Ahead of Donald Trump’s recent visit to the UK, we were approached by a client with an interest in understanding what was motivating people to protest against his visit. Specifically, they wanted to know which of the various aspects of Trump’s governing style are most offensive to those UK voters who are not fans of Donald Trump. There are a number of factors in play including perceptions of misogyny, racism, homophobia, climate change denial, corruption, collusion, fiscal incompetence and diplomatic ineptitude.
What do you do when you are standing on a packed commuter train and you feel yourself about to burst into tears?
Podcasts have been around since the dawn of the internet but have gripped the public imagination in the past couple of years. Signify are proud to have been involved in the first major piece of research into what podcasts mean to UK audiences. Our partners Hook Research have produced a definitive study based on the Social Intelligence methodology, which combines a couple of rounds of AI-driven online research (conducted by Signify) with the depth and nuance of Face-to-Face research and Digital Panels.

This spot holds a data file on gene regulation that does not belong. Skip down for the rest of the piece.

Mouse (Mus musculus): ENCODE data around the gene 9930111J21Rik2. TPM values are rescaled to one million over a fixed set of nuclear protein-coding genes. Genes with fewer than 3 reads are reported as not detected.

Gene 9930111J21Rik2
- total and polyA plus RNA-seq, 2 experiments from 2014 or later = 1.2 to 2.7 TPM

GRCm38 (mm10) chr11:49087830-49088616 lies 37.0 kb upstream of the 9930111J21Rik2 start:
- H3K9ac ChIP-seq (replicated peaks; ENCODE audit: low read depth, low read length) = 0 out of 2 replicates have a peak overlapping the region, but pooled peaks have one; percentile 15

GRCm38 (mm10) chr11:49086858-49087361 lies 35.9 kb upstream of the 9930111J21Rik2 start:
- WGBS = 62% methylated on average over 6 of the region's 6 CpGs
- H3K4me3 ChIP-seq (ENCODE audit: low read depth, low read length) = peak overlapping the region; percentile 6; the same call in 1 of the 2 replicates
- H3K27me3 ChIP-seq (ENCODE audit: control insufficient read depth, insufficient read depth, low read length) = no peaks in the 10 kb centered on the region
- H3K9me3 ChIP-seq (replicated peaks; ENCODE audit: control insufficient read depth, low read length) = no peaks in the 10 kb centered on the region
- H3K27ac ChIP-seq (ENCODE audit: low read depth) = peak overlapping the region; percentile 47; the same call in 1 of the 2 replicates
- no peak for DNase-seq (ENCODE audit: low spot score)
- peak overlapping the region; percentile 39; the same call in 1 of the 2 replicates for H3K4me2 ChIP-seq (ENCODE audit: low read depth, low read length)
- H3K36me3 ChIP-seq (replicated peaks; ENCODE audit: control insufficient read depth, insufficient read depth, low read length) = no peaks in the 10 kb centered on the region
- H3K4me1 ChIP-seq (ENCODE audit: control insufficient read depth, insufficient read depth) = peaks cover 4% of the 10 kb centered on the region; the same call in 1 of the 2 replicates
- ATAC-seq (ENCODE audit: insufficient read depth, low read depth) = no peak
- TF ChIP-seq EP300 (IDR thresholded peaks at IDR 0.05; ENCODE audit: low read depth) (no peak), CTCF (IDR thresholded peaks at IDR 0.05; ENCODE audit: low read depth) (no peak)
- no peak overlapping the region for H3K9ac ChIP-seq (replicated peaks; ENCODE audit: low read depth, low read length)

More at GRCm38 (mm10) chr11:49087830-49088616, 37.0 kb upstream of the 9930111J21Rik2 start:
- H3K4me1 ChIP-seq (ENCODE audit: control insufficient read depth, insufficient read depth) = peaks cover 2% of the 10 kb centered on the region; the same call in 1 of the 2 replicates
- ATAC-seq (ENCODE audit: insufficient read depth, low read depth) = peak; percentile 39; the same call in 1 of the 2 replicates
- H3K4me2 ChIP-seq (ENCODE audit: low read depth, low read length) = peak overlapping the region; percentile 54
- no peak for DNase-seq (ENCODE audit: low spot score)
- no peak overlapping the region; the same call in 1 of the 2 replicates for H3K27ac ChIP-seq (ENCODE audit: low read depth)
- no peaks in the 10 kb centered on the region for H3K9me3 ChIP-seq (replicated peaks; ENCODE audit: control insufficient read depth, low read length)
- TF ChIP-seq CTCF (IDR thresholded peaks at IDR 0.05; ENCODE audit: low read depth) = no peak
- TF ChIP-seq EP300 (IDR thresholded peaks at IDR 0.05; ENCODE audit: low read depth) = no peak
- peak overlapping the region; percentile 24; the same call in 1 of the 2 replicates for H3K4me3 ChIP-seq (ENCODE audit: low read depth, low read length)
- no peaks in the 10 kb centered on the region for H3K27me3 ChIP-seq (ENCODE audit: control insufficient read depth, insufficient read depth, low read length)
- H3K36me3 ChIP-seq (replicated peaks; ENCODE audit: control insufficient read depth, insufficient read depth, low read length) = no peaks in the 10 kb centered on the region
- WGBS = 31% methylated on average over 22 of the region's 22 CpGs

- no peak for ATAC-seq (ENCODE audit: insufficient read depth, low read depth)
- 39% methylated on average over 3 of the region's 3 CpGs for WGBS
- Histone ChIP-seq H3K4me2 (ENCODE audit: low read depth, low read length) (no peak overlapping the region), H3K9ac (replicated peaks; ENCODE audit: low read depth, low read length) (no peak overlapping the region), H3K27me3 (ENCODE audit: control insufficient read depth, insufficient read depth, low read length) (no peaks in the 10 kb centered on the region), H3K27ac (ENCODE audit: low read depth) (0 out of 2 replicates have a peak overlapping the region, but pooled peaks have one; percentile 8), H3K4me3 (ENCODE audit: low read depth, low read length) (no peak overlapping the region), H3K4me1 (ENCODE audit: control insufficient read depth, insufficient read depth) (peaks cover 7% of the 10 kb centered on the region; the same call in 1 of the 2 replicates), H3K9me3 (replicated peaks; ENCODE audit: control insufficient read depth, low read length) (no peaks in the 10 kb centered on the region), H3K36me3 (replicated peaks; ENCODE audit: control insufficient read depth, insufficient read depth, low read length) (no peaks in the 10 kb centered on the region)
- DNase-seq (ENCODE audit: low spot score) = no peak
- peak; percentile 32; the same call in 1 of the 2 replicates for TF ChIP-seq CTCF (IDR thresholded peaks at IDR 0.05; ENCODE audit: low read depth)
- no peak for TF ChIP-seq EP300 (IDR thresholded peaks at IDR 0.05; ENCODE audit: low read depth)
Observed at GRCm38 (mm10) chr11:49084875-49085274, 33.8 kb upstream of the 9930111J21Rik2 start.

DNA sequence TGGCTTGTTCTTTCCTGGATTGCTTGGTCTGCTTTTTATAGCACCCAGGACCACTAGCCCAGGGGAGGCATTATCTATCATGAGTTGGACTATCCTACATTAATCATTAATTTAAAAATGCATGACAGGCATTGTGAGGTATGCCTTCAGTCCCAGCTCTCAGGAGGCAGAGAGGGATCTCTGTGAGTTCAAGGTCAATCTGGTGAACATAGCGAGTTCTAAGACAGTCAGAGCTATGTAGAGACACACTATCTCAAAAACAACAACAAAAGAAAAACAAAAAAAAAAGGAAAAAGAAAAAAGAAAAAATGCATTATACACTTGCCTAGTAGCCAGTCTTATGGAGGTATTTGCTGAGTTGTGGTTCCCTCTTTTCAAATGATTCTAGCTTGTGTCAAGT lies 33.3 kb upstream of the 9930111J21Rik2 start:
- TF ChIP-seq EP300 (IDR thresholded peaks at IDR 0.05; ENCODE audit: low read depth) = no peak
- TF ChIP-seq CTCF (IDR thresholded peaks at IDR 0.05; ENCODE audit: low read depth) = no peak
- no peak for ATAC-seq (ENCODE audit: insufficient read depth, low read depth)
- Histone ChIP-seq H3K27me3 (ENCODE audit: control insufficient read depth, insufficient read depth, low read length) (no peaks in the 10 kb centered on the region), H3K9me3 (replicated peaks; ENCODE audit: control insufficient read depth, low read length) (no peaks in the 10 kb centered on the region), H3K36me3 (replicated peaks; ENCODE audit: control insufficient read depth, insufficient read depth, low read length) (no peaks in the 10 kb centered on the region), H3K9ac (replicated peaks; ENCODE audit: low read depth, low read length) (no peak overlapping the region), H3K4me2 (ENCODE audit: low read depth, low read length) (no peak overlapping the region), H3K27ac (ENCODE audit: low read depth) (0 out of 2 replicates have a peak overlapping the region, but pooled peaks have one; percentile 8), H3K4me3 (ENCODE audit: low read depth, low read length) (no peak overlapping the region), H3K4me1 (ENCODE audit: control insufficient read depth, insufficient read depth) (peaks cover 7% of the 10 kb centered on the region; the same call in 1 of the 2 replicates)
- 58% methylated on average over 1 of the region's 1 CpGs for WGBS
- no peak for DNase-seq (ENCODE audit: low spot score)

This morning, our Chief Operating Officer Joe Harrod appeared on Radio 4's Today Programme talking to Business Editor Dominic O'Connell. We were asked onto the show to respond to Cambridge Analytica closing and filing for bankruptcy, and discuss the implications for other firms that specialise in data science.
As you would expect, we view this as a very positive moment for data science and a chance to talk about the value of respect and transparency.
Here's the audio clip:
At Signify, our core value is to tell the truth. A lot of people have asked us what being an ethical data science company actually means, so we thought we would share five rules we use to keep us honest.
Opening at a prime Soho location on Black Friday, the Choose Love pop up shop offered a thoughtful twist on the usual pre-Christmas shopping spree. At the store, you could spend as much as you wanted (up to £500) but you would leave with nothing. All the gifts shoppers bought were donated to refugees in camps across Europe. The store was stocked with practical items like tents, space blankets, warm clothes, boots and food. By offering a positive, practical way to engage with the plight of thousands of refugees, Choose Love sparked massive interest among shoppers, celebrity supporters who took shifts at the shop and journalists looking for a twist to the usual Christmas commerce stories.